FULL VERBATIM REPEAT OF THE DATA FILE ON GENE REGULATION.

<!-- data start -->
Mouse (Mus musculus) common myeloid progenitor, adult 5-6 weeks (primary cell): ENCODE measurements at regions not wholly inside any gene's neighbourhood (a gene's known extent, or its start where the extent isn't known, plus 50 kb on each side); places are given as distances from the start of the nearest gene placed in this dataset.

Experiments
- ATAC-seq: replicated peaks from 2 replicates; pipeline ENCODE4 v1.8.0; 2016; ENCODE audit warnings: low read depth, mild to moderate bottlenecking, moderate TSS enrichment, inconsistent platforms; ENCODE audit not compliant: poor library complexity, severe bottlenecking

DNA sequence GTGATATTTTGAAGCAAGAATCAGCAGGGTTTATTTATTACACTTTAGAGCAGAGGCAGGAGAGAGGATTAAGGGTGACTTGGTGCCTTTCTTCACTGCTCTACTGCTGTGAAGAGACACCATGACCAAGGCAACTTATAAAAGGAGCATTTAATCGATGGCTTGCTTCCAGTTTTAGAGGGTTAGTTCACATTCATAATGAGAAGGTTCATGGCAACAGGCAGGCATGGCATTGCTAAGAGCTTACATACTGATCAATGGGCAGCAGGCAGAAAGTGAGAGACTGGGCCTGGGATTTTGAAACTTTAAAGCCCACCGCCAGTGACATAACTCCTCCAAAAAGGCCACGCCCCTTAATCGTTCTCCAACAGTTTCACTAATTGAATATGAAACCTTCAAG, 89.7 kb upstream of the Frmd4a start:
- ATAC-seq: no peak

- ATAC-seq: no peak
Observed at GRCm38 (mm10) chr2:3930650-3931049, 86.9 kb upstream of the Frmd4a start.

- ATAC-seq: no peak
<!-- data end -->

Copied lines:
Mouse (Mus musculus) common myeloid progenitor, adult 5-6 weeks (primary cell): ENCODE measurements at regions not wholly inside any gene's neighbourhood (a gene's known extent, or its start where the extent isn't known, plus 50 kb on each side); places are given as distances from the start of the nearest gene placed in this dataset.

Experiments
- ATAC-seq: replicated peaks from 2 replicates; pipeline ENCODE4 v1.8.0; 2016; ENCODE audit warnings: low read depth, mild to moderate bottlenecking, moderate TSS enrichment, inconsistent platforms; ENCODE audit not compliant: poor library complexity, severe bottlenecking

DNA sequence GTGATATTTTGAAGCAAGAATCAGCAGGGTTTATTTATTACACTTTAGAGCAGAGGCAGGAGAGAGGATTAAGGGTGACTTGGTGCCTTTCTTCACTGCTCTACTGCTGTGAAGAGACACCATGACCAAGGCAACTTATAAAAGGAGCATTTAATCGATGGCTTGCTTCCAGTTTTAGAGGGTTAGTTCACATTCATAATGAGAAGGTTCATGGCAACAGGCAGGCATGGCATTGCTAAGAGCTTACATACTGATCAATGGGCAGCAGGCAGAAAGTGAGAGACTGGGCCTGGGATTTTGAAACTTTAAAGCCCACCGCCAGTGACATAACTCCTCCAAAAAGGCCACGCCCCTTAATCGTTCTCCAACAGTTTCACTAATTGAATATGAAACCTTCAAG, 89.7 kb upstream of the Frmd4a start:
- ATAC-seq: no peak

- ATAC-seq: no peak
Observed at GRCm38 (mm10) chr2:3930650-3931049, 86.9 kb upstream of the Frmd4a start.

- ATAC-seq: no peak